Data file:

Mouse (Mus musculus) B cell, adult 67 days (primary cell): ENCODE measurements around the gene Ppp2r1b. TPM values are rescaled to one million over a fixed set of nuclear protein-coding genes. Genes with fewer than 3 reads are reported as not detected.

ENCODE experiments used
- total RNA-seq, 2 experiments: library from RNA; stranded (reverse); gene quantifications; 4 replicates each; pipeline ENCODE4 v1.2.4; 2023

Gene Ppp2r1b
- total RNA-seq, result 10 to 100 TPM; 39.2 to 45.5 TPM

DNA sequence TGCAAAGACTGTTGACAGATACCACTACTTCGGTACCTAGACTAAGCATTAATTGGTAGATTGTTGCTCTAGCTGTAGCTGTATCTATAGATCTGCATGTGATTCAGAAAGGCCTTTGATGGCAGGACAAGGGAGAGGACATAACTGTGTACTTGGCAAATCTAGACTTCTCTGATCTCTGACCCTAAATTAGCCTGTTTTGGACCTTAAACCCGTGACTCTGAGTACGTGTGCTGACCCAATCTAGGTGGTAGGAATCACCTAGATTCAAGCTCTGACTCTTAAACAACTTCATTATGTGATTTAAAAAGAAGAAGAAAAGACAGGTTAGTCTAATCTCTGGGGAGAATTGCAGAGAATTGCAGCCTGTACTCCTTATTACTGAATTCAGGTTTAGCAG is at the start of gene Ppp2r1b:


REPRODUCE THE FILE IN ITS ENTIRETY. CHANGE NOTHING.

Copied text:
Mouse (Mus musculus) B cell, adult 67 days (primary cell): ENCODE measurements around the gene Ppp2r1b. TPM values are rescaled to one million over a fixed set of nuclear protein-coding genes. Genes with fewer than 3 reads are reported as not detected.

ENCODE experiments used
- total RNA-seq, 2 experiments: library from RNA; stranded (reverse); gene quantifications; 4 replicates each; pipeline ENCODE4 v1.2.4; 2023

Gene Ppp2r1b
- total RNA-seq, result 10 to 100 TPM; 39.2 to 45.5 TPM

DNA sequence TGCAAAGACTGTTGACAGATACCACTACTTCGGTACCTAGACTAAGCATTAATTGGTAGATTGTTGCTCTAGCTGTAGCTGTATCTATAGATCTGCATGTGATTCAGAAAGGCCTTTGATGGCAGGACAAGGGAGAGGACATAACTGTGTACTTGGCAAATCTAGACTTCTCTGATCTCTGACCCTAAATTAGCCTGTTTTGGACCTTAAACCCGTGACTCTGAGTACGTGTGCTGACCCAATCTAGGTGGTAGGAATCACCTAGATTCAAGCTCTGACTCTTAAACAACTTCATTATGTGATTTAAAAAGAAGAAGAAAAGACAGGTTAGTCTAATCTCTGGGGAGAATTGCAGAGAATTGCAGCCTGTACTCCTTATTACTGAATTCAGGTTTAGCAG is at the start of gene Ppp2r1b: